Failed 'underwear' bomber fires his US lawyers

Nigerian national Umar Farouk Abdulmutallab, 23, was arrested on December 25, 2009 after an aborted attempted to ignite explosives he had hidden under his clothes.

At a 30-minute court session yesterday he told Judge Nancy Edmunds he wanted to defend himself, said Rod Hansen, press officer for the federal district court for the Eastern District of Michigan.

Abdulmutallab announced his decision at the beginning of the hearing, prompting Edmunds to summon the Nigerian to the bench, Hansen said.

"She asked him a lot of questions," Hansen said. "She also asked him he had any legal training and if he understood US (law)."

"He really didn't answer," Hansen added. Edmunds told Abdulmutallab that he was making a mistake but accepted his decision, saying she would appoint him "standby counsel" from the public defenders office to help him prepare his defense.

Abdulmutallab asked Edmunds during the hearing if it was possible for him to plead guilty to "some" of the charges against him, but the judge told him she was not allowed to offer any legal advice to a defendant in her court.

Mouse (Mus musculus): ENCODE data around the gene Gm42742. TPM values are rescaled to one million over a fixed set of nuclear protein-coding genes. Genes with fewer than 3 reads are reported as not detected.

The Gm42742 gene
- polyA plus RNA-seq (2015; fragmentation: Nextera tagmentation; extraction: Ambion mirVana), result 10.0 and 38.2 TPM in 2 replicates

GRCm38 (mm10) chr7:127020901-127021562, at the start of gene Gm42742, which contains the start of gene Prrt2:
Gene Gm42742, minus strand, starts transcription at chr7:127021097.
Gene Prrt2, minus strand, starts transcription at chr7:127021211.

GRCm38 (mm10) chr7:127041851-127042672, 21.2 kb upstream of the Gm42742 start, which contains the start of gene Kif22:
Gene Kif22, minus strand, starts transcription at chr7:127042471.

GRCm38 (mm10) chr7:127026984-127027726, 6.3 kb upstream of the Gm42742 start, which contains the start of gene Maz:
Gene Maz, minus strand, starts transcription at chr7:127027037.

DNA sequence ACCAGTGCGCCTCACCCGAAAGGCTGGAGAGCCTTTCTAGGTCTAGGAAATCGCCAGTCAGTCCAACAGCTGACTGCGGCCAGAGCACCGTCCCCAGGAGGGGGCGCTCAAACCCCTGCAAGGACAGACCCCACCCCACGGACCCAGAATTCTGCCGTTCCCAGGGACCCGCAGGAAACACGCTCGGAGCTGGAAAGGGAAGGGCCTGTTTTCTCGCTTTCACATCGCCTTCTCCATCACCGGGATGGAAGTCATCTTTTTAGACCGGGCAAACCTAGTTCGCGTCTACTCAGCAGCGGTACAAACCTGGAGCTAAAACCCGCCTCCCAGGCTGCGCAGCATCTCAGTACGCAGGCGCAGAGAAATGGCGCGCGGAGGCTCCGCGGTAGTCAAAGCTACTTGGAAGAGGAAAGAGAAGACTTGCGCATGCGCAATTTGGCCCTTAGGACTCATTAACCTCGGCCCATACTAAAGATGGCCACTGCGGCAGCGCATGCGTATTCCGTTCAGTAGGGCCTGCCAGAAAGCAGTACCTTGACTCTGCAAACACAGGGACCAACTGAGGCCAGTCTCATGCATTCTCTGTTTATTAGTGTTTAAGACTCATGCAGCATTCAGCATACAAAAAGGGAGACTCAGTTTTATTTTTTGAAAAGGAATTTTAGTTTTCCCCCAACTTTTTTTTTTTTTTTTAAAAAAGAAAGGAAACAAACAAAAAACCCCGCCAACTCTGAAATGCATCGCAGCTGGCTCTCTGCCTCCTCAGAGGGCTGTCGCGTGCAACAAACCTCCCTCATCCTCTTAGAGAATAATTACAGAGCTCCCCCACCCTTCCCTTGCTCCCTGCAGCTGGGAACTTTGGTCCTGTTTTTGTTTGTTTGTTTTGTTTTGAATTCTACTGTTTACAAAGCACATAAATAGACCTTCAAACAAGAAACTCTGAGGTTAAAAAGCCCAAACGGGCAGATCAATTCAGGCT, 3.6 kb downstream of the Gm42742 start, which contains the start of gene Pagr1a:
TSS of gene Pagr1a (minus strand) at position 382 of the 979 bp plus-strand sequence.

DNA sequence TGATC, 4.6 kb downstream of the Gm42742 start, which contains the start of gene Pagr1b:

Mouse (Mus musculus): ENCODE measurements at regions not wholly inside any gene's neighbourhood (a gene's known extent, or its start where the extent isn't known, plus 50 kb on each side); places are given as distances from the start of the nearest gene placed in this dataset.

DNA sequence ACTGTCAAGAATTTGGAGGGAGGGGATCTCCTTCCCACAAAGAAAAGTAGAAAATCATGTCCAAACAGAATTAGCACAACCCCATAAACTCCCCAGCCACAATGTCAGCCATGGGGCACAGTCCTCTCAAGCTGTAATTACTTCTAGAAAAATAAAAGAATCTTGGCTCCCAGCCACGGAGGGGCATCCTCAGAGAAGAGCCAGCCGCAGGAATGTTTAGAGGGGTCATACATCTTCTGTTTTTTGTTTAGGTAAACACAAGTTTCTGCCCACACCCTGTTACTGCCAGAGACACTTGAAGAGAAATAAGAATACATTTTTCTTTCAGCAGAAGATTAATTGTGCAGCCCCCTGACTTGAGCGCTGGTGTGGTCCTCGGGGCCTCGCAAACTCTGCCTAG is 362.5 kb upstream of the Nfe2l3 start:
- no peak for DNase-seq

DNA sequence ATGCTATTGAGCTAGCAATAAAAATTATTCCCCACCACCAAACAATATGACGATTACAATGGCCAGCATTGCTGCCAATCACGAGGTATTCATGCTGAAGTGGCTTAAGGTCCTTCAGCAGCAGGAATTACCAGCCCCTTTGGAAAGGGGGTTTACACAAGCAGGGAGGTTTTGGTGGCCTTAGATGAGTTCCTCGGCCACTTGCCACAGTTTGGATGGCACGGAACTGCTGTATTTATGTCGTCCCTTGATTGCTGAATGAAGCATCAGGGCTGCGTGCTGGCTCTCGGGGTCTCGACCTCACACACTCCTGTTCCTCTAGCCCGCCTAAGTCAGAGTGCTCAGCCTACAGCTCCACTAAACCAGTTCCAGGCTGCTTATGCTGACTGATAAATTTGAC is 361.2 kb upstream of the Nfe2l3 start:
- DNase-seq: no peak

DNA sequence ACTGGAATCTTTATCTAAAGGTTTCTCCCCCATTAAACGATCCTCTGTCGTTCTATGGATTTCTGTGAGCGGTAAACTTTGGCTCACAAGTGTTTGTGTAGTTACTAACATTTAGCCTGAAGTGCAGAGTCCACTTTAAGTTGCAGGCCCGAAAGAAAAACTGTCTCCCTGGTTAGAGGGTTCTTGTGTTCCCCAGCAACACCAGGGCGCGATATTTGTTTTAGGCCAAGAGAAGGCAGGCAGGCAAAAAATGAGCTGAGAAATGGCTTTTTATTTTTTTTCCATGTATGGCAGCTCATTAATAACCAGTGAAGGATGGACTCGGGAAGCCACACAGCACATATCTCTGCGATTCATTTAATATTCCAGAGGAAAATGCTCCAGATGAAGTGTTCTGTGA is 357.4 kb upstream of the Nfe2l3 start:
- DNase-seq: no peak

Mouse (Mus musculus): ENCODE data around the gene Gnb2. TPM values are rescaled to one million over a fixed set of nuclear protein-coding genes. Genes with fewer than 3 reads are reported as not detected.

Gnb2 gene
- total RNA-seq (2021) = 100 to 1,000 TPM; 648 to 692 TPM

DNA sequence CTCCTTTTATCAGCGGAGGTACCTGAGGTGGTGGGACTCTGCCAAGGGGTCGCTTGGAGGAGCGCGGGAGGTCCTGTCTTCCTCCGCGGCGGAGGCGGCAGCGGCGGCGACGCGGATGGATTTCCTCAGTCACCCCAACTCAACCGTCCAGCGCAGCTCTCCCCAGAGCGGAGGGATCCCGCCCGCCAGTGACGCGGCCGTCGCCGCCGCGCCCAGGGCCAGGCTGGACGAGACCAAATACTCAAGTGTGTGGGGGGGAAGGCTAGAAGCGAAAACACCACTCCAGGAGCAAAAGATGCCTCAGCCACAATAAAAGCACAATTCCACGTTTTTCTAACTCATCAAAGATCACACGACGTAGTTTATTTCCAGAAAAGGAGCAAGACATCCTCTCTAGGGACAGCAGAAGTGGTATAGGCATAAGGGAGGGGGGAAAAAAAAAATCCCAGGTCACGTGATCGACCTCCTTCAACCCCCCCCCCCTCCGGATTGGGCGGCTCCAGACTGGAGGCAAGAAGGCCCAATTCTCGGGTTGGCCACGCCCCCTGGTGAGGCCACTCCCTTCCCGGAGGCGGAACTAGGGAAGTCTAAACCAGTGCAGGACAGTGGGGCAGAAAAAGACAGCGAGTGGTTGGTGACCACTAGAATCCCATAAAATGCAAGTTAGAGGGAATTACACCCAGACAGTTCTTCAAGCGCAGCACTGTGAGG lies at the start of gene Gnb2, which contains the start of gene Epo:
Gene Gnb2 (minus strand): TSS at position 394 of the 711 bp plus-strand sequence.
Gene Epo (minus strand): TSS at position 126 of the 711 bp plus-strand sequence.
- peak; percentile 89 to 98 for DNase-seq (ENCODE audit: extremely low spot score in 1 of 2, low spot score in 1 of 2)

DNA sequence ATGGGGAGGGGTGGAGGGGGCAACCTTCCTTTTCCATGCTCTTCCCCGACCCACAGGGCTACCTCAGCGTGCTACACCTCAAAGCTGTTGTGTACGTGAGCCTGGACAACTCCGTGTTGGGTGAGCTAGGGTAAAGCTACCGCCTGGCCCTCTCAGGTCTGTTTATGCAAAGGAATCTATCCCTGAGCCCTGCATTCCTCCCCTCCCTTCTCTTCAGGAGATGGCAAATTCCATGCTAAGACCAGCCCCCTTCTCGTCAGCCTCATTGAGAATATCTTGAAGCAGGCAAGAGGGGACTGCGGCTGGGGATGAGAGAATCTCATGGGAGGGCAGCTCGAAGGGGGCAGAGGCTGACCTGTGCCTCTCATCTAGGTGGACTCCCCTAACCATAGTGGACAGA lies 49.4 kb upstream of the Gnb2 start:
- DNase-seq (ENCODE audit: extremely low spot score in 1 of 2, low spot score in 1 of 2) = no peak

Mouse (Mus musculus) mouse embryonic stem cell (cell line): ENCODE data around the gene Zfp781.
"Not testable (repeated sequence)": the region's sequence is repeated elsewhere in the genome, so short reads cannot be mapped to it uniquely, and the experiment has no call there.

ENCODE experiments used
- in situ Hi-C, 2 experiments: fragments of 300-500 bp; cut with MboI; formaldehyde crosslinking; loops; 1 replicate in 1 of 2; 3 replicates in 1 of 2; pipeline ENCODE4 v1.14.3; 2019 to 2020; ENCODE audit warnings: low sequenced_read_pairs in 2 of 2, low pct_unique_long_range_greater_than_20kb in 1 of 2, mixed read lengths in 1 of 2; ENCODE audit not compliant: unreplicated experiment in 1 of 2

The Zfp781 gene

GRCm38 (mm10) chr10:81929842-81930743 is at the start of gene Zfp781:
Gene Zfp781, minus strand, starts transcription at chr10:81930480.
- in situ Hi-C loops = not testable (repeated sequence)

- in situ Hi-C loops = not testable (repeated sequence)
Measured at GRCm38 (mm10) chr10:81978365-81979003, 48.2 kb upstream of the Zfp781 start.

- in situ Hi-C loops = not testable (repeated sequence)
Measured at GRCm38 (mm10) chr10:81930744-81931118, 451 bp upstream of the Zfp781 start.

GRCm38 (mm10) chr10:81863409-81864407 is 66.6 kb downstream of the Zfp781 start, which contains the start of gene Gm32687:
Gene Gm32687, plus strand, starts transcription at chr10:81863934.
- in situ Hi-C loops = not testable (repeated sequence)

Edmunds had been expected to set a trial date during the yesterday hearing, but instead scheduled another status conference for October 14.

She approved a request filed by Abdulmutallab's legal team seeking more time to file defense motions, but after the Nigerian's decision to fire his attorneys it was unclear whether the extra time would still be needed.

Security around the Detroit courthouse was beefed up during the hearing, with dozens of officers, including some with automatic weapons and bullet-proof vests, surrounding the building.

Abdulmutallab pleaded not guilty in January to six terrorism-related charges, including the attempted murder of 290 people on board the plane and trying to use a weapon of mass destruction.

He faces a maximum penalty of life imprisonment if convicted. The son of a prominent Nigerian banker, Abdulmutallab allegedly had explosives stitched into his underwear, which failed to detonate aboard the Northwest flight from Amsterdam to Detroit.

While the explosive device appeared to have been flawed, the attack was also thwarted by passengers and crew, who tackled and restrained Abdulmutallab before he was escorted off the plane in Detroit.

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